The Value of Professional Ties in B2B Markets

56 Pages Posted: 23 Nov 2021

See all articles by Navid Mojir

Navid Mojir

Harvard Business School

Sriya Anbil

Board of Governors of the Federal Reserve System

Date Written: November 19, 2021

Abstract

We study how a particular form of social ties (i.e., professional ties proxied by past employment) affect price and profitability in business-to-business (B2B) markets. While most of the work on social ties focuses on information diffusion in business-to-consumer markets, we ask: Do B2B buyers receive higher or lower prices from sellers with whom they have a professional tie? Answering this question is challenging because it is difficult to observe B2B prices, the individual decision-makers (IDMs), and elements of differentiation that drive price variation. We resolve these challenges by leveraging confidential data from the Federal Reserve on the largest market for short-term loans with daily transactions of over $2 trillion, the repo market. In addition, we use financial disclosure laws to unmask IDMs at sellers and use LinkedIn to reveal their ties. We show that a seller IDM who is the buyer's former employee, charges the buyer, on average, 25 basis points more than other buyers with no ties. This extra expense translates into 1.6% of additional revenue for the average seller. The mechanism driving this price increase involves a reliability premium." Sellers with a professional tie to the buyer act more reliably towards the buyer in the face of supply-demand imbalances. Our work suggests professional ties can affect B2B prices beyond observable supply-demand dynamics and provide value for sellers and buyers.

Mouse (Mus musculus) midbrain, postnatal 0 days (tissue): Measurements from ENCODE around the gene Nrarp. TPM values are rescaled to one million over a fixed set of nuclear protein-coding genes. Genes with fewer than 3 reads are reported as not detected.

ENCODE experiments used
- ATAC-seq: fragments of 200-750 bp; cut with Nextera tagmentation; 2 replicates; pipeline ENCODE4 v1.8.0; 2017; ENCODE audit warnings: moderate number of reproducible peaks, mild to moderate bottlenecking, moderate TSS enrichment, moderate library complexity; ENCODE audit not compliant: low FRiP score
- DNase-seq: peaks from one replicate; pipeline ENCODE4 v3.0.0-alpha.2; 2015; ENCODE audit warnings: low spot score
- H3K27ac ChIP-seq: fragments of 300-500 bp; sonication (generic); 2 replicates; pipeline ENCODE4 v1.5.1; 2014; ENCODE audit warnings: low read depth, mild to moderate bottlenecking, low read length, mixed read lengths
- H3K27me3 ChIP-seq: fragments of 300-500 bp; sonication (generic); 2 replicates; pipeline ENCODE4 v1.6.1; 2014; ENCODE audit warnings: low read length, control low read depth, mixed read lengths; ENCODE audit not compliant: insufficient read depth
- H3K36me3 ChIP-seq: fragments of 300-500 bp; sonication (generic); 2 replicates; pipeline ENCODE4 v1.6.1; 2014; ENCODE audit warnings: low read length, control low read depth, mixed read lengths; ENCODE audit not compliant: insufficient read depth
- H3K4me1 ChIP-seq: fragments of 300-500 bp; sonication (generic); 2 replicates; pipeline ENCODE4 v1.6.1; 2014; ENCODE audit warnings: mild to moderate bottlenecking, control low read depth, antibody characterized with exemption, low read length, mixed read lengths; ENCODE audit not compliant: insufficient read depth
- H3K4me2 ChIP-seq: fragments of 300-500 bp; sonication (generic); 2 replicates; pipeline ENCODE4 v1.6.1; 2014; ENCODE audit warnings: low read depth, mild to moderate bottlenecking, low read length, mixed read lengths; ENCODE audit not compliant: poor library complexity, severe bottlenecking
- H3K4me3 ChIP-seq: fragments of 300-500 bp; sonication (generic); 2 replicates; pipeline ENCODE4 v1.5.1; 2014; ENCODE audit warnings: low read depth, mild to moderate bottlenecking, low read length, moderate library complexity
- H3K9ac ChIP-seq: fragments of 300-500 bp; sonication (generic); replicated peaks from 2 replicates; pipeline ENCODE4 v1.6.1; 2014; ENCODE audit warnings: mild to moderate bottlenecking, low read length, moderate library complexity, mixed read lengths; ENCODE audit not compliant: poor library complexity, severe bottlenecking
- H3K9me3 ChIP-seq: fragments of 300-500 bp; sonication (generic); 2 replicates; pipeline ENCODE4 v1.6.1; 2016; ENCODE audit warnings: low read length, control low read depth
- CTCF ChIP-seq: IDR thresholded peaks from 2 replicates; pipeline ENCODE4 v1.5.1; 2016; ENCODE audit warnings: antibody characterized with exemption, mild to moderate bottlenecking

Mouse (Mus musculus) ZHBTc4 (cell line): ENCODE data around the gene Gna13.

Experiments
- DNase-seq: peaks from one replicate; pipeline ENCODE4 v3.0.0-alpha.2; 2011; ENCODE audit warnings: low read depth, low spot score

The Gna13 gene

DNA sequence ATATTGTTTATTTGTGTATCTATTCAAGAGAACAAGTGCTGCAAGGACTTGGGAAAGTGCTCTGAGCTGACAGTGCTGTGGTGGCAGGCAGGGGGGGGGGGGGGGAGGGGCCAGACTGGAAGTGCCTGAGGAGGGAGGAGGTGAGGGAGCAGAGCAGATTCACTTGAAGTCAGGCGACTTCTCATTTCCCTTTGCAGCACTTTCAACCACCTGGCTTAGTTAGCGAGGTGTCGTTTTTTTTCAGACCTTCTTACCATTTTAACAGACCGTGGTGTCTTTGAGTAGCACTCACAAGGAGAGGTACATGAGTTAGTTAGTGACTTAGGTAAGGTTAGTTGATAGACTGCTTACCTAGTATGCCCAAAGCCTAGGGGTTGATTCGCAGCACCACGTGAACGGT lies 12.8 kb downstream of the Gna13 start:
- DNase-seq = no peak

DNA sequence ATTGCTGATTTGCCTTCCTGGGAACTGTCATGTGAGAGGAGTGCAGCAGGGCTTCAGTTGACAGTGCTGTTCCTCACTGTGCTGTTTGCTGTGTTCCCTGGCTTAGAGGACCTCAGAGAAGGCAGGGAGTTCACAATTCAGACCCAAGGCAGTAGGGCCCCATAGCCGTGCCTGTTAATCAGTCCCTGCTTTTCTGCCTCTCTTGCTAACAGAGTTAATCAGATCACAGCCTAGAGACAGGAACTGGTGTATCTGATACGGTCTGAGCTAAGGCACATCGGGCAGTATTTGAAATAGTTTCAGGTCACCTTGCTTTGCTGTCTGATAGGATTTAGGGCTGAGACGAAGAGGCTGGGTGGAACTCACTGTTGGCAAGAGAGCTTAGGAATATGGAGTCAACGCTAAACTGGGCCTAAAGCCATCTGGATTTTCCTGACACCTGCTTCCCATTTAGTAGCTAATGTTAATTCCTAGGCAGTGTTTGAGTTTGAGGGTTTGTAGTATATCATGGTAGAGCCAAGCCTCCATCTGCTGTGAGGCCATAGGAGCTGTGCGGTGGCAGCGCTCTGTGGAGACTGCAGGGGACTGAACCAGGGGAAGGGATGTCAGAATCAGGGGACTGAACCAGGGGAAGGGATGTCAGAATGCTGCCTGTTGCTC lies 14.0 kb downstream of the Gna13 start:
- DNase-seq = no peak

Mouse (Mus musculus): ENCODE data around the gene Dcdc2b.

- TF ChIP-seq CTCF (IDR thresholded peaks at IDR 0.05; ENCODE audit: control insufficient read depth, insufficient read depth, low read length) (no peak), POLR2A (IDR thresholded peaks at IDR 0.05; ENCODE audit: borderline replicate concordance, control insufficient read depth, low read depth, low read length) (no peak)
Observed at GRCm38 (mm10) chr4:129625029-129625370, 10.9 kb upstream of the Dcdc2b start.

Keywords: professional ties, social ties, business-to-business marketing, B2B marketing, repo, individual connections, B2B pricing, pricing, decision-making in financial markets

JEL Classification: M31,G23,G12,G21

Suggested Citation

Mojir, Navid and Anbil, Sriya, The Value of Professional Ties in B2B Markets (November 19, 2021). Available at SSRN: https://ssrn.com/abstract=3967275 or http://dx.doi.org/10.2139/ssrn.3967275

Navid Mojir (Contact Author)

Harvard Business School ( email )

Boston, MA 02163
United States

Sriya Anbil

Board of Governors of the Federal Reserve System ( email )

20th Street and Constitution Avenue NW
Washington, DC 20551
United States

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